Nishikigi defeats Sadanoumi – Nishikigi picks up win #6, with a good tachiai and working hard to get inside and then applied maximum force to Sadanoumi’s center mass.

Arawashi defeats Chiyomaru – Chiyomaru picked up his 8th loss, and is now make-koshi. Arawashi took a shallow double hand grip immediately at the tachiai, and pushed forward strongly to win the match.

Yutakayama defeats Tochiozan – Yutakayama goes to double digit wins, but it was an odd match. Yutakayama attacked high, and pressured Tochiozan backward to the bales. Both men lost balance and headed out simultaneously, but in spite of some nice acrobatics, Tochiozan touched down first. Tochiozan is now out of any possible yusho contention.

Asanoyama defeats Myogiryu – Asanoyama joins fellow freshman Yutakayama in double digit wins with his win over Myogiryu. Myogiryu took control early while Asanoyama struggled to find a firm hold. When Myogiryu backed him to the tawara, Asanoyama found the edge and held firm, bringing Myogiryu to his chest, and took control.

Ishiura defeats Kyokutaisei – I am starting to have hope. For the last few matches, Ishiura has been showing us a new level of his sumo. He is more fierce, more focused and more inventive than he has been since his debut tournament in Kyushu of 2016. And it’s giving him wins. Will it be enough to stave off a return to Juryo? I almost think that it might.

Ryuden defeats Daieisho – After a matta / false start Daieisho opened strong, and may have actually pushed out Ryuden’s heel, but no one called it and the match continued. Ryuden rallied strongly, and kept impressively low, bringing the battle back to the center of the dohyo. Daieisho became off balance when he hauled up hard on Ryuden’s loose mawashi, and inadvertently fell forward to lose. Daieisho now make-koshi.

Abi defeats Yoshikaze – The march to the hanyusho continues, and no force in nature seems to be able to stop it. Abi seems to take special care to keep Yoshikaze from falling, just as everyone else has. It seems whatever has robbed him of his sumo is a fairly open secret right now, and everyone gives him a lot of courtesy and protection. It both breaks my heart to know something is wrong, and does me glad to see how every competitor takes care.

Tamawashi defeats Kaisei – Tamawashi foregoes the obligatory kotenage and does a masterful job of disrupting Kaisei’s balance, and keeping him struggling for dependable footing. With repeated glancing collisions, eventually Kaisei falls down and nobody goes to the hospital. Success! Tamawashi picks up kachi-koshi as well.

Chiyotairyu defeats Ichinojo – Chiyotairyu hits his kachi-koshi as well today by keeping Ichinojo adjusting to what kind of sumo will happen next. The match ends with an all too familiar moment where Ichinojo seems to give up.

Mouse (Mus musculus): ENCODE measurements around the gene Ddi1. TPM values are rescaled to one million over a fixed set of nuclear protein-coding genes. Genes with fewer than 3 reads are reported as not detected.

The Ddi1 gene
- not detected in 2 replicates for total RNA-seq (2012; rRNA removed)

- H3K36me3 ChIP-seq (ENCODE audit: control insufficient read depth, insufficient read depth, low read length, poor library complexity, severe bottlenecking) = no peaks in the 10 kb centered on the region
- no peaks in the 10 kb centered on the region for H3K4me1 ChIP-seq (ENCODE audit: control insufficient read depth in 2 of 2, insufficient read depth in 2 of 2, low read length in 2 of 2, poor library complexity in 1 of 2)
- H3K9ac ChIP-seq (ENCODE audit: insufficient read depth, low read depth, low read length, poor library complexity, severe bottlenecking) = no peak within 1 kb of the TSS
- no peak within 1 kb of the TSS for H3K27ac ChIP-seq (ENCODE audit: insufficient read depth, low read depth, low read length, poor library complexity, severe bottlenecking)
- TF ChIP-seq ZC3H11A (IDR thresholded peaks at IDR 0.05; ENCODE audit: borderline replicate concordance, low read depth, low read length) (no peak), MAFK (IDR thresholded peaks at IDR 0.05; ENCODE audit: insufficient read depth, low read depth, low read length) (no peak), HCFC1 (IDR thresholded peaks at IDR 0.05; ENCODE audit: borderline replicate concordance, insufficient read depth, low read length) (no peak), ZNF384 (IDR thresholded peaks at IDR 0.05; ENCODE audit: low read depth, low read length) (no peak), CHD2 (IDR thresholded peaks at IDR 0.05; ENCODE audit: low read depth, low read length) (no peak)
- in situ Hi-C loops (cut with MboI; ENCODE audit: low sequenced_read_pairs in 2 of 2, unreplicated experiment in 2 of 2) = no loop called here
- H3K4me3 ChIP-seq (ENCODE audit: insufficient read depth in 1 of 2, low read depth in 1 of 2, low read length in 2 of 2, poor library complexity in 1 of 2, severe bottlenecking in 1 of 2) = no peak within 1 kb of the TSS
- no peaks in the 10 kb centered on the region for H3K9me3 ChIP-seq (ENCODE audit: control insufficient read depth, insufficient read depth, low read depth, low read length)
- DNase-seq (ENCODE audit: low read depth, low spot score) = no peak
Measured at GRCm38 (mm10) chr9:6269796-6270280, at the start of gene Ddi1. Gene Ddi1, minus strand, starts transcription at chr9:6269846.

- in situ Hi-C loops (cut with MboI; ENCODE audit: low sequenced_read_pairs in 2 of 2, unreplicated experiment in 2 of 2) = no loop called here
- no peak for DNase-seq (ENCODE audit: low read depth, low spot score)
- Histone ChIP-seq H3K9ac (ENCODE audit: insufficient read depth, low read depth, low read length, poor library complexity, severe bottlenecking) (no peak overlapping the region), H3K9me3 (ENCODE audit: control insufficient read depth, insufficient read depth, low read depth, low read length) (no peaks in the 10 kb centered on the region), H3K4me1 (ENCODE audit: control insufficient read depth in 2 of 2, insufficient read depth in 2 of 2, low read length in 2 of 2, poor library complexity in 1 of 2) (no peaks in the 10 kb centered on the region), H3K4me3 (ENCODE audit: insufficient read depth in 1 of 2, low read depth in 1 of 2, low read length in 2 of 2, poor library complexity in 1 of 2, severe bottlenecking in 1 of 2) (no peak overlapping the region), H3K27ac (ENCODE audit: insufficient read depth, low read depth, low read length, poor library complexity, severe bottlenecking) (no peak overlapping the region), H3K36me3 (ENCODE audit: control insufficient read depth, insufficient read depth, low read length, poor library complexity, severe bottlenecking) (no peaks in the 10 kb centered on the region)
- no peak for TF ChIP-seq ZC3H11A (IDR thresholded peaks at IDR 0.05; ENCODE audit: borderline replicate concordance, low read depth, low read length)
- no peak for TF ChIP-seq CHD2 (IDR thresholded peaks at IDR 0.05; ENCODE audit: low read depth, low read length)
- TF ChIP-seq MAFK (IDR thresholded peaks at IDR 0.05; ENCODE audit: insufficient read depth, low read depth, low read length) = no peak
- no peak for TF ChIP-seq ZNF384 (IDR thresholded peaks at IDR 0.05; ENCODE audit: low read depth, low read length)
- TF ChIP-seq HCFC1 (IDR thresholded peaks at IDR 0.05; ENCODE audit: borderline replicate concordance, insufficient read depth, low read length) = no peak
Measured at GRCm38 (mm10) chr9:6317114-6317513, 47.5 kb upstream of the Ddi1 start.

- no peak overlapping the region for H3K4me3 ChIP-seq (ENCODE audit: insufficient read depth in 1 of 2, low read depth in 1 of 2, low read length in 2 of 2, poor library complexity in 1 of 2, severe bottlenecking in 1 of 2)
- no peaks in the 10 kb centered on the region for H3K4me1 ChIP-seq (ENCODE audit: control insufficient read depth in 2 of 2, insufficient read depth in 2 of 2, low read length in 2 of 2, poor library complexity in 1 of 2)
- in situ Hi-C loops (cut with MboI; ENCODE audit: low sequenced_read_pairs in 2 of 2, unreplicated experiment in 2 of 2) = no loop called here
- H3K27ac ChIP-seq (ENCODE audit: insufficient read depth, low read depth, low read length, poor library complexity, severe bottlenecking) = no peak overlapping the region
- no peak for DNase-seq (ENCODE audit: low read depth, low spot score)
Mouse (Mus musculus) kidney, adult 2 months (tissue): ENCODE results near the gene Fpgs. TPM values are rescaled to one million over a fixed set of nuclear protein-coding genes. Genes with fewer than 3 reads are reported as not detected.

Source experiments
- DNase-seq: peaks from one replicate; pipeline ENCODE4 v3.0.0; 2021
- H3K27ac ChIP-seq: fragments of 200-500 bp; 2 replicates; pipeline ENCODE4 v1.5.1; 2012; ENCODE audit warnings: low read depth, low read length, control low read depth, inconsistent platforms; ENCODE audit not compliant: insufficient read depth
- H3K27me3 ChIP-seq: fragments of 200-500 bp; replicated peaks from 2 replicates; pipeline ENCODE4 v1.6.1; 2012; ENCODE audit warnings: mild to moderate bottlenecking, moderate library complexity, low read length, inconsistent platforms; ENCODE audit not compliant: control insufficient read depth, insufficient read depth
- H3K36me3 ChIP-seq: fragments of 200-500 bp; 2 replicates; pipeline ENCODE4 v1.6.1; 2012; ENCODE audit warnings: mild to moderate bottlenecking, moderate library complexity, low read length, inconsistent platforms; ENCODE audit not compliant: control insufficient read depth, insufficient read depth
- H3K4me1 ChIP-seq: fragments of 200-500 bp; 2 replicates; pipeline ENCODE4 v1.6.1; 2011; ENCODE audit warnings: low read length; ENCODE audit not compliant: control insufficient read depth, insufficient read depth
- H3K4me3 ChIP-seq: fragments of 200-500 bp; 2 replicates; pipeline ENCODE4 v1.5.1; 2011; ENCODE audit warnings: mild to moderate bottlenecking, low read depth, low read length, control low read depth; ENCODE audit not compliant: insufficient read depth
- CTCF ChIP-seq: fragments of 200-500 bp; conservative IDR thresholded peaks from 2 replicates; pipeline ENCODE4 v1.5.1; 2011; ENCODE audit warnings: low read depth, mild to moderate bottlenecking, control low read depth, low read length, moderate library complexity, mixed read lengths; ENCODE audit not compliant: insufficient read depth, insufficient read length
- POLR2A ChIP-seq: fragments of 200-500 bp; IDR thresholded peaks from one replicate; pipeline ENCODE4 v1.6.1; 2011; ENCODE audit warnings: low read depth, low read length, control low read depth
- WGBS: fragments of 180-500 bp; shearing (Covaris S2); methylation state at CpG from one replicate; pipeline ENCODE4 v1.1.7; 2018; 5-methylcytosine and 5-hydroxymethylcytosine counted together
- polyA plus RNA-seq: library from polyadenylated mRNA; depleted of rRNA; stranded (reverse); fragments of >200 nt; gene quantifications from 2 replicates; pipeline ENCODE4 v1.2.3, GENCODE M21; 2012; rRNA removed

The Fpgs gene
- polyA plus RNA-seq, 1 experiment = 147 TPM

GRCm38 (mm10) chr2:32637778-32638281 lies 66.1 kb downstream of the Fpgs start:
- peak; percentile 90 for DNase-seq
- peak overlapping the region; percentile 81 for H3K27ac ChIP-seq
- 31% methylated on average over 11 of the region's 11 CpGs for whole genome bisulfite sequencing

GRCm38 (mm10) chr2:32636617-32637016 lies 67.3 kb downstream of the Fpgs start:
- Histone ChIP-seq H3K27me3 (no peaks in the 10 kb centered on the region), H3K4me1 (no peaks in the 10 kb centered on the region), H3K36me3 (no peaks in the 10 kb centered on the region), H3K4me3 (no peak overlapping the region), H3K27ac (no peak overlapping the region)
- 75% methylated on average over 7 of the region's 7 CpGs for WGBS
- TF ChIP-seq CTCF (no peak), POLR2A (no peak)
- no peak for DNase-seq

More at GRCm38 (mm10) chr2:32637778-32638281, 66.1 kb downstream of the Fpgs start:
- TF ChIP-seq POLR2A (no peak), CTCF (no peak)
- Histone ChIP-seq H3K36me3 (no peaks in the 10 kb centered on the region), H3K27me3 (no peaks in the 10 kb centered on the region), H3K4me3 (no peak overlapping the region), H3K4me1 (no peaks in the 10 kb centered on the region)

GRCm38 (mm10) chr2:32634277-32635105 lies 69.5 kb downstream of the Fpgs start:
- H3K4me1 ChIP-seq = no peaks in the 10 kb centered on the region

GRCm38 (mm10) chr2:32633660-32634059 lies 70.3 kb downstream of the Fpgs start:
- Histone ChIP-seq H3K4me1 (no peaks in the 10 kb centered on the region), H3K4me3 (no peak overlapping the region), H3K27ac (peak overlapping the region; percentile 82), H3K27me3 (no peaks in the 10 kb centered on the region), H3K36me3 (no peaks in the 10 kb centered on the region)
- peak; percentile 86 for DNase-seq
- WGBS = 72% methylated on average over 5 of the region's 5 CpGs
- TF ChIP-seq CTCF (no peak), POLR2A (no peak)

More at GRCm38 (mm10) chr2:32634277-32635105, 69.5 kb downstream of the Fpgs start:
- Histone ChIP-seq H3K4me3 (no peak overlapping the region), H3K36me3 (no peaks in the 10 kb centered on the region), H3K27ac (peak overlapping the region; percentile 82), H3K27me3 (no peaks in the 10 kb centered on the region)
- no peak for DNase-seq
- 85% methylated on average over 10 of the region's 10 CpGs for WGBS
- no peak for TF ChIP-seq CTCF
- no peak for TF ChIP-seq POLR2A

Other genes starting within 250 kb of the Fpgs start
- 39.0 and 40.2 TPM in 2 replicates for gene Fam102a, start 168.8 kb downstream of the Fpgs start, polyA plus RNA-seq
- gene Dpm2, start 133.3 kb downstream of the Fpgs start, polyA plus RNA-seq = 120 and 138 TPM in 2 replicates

Takayasu defeats Endo – It was not even a real contest, as Endo was overwhelmed by Takayasu’s freight-train tachiai, and bounced off towards the south-east. Takayasu was happy to help give Endo another shove to ensure his rapid exit and loss.

Mitakeumi defeats Goeido – After day 12, fans who were hoping for a Mitakeumi yusho were incensed, with good cause. Even the commentators for NHK really could not line up behind the shimpan’s unexplainable call. Fans worried that Mitakeumi would lose his edge, would begin to doubt his sumo, and his winning streak would end. Well, take a look at what he did to Goeido. It was Goeido who lost his nerve as they went to the shikirisen, and had to reset. Look at Mitakeumi’s body language, his posture as he faces Goeido prior to the match. This guy has put his mental problems in a box, and put the box some place far far away. Goeido did indeed blast out of the tachiai, and he did succeed in knocking Mitakeumi back and lifting him. But look at Mitakeumi’s footwork in the split second following the tachiai. He absorbs the shock and rotates to his right. Goeido is now perilously overcommitted, and Mitakeumi’s left hand already hooking a grip. With his left hand on Goiedo’s mawashi, and his right hand on the back of Goeido’s neck, Mitakeumi has his feet firmly on clay, and swings Goeido towards the bales. Goeido recognizes he has crafted his own defeat, and we get to see the massive power of his legs come to play in an effort to slow his forward motion. But Mitakeumi follows through and forces Goeido out from behind. The home-town crowd goes wild for their favorite son as Goeido steps out. Top notch planning and execution from Mitakeumi. He played Goeido like a shamisen. At the end of the match as they go to bow. THAT LOOK! Goeido has found a new appreciation for his opponent.